Indian astronomers’ were part of a team which spotted the first short duration gamma-ray burst from a stellar collapse.
About GRB 200826A
- It was a very short, powerful burst of high-energy radiation that lasted for about a second and had been racing toward Earth for nearly half the present age of the universe.
- The burst detected by NASA’s Fermi Gamma-ray Space Telescope on August 26, 2020, turned out to be one for the record books – the shortest gamma-ray burst (GRB) caused by the death of a massive star.
- The burst emitted 14 million times the energy released by the entire Milky Way galaxy over the same amount of time, making it one of the most energetic short-duration GRBs ever seen.
- GRB 200826A was a sharp blast of high-energy emission lasting just 0.65 seconds.
- After traveling for eons through the expanding universe, the signal had stretched out to about one-second-long when it was detected by Fermi’s Gamma-ray Burst Monitor.
- Named GRB 200826A, after the date it occurred, the burst is the subject of two papers published in Nature Astronomy on July 26.
- The first, led by Zhang, explores the gamma-ray data.
- The second, led by Tomás Ahumada, a doctoral student at the University of Maryland, College Park, and NASA’s Goddard Space Flight Center in Greenbelt, Maryland.
Why is it a unique thing?
- Scientists already knew some GRBs from massive stars could register as short GRBs, but they thought this was due to instrumental limitations. Now scientists know dying stars can produce short bursts.
- Such a discovery has helped to resolve the long-standing issues related to gamma-ray bursts.
- Also, this study triggers to re-analyse all such known events to constrain number densities better.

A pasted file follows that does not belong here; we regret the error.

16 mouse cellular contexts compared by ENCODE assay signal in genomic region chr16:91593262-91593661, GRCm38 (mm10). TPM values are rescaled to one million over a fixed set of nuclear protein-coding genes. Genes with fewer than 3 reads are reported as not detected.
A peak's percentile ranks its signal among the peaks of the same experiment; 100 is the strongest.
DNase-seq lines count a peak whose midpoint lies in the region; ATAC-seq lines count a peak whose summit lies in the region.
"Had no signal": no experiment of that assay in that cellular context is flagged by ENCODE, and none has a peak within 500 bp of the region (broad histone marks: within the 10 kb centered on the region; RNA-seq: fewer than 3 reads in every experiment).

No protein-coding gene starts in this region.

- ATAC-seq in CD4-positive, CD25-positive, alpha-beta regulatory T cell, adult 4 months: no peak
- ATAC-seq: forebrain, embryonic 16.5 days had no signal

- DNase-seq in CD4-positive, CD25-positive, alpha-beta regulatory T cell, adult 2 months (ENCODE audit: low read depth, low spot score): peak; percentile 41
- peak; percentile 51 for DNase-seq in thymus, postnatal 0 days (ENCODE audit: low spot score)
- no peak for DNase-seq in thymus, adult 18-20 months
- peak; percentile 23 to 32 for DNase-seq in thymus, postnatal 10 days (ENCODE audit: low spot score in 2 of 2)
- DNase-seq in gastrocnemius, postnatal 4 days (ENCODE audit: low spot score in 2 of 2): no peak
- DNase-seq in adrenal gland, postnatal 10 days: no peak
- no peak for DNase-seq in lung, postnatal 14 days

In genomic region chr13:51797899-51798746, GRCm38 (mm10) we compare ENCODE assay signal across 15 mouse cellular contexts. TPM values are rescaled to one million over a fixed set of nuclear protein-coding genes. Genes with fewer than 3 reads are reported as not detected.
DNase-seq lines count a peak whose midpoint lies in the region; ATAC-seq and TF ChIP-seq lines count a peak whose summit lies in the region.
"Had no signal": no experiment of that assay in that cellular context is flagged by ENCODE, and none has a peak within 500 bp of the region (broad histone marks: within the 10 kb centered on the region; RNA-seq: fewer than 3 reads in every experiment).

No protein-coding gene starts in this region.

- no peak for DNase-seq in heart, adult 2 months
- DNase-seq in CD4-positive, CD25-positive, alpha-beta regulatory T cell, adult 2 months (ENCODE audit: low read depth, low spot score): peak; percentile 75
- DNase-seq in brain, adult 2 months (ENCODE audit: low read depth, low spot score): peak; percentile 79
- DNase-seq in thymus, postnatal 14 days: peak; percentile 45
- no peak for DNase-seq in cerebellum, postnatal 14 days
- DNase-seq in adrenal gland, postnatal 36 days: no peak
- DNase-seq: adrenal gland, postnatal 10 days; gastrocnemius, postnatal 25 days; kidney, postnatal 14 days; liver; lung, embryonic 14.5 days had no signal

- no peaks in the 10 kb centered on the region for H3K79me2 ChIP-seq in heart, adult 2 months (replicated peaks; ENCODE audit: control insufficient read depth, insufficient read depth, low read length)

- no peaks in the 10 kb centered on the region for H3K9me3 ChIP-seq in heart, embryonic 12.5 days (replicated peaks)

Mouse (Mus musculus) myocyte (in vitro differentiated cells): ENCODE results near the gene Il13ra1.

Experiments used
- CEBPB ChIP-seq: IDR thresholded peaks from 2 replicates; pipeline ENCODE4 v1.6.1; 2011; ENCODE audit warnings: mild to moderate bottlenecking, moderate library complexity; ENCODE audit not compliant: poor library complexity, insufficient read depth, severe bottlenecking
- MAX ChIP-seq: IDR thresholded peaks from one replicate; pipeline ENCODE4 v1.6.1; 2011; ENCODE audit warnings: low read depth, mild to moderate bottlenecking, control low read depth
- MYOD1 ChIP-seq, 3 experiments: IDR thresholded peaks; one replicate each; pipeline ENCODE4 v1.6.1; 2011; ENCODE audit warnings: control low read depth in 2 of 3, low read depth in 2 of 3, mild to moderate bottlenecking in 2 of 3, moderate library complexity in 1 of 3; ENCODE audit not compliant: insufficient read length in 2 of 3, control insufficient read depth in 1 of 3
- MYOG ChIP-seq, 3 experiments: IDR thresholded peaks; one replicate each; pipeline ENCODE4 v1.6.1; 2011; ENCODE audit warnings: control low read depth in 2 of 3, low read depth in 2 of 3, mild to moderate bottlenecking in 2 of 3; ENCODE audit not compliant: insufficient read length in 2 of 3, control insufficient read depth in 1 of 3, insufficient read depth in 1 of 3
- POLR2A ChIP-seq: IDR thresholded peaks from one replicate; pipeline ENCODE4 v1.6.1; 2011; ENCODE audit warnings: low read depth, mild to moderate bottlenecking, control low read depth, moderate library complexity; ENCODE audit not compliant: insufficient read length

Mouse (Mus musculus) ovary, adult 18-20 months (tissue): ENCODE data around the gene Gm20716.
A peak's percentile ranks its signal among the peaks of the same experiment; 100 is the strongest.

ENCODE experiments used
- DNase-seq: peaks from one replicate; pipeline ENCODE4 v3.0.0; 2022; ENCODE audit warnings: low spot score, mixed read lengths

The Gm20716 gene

Participation of Indian scientists
The team included scientists from:
- Aryabhatta Research Institute of Observational Sciences (ARIES) of DST.
- The Inter-University Centre for Astronomy and Astrophysics, Pune (IUCAA).
- National Centre for Radio Astrophysics – Tata Institute of Fundamental Research, Pune (NCRA)
- IIT Mumbai.
What are Gamma ray bursts(GRBs)?
- GRBs are the most powerful events in the universe, detectable across billions of light-years.
- They produce thousands of times more energy than Supernovae and their distinctive gamma-ray emission lasts from a fraction of seconds to only a few minutes.
- Historically this was the first distinction between long-GRB and short-GRB.
- Astronomers classify them as long or short based on whether the event lasts for more or less than two seconds.
- The long class of GRBs is probably due to the explosion of a very massive star (~30 times our sun) which collapses and explodes producing a black-hole and emitting most of its energy in the form of jets.
- Astronomers only detect a GRB when one of these jets happens to point almost directly toward Earth.
- Each jet drills through the star, producing a pulse of gamma rays – the highest-energy form of light – that can last up to minutes.
- Following the burst, the disrupted star then rapidly expands as a supernova.
- Short GRBs are probably due to the coalescence of a binary system of 2 compact objects (two neutron stars or a neutron star and a white dwarf).
- It also forms during stellar collapse – spiral inward over billions of years and collide.
Fermi Gamma-ray Space Telescope
- Formerly called the Gamma-ray Large Area Space Telescope (GLAST), is a space observatory being used to perform gamma-ray astronomy observations from low Earth orbit.
- Launched on June 11, 2008, the Fermi Gamma-ray Space Telescope observes the cosmos using the highest-energy form of light.
- Mapping the entire sky every three hours, Fermi provides an important window into the most extreme phenomena of the universe, from gamma-ray bursts and black-hole jets to pulsars, supernova remnants and the origin of cosmic rays.
- It is operated by NASA.
- Its main instrument is the Large Area Telescope (LAT) for all-sky survey studying.
- Another instrument aboard Fermi, the Gamma-ray Burst Monitor is being used to study gamma-ray bursts and solar flares.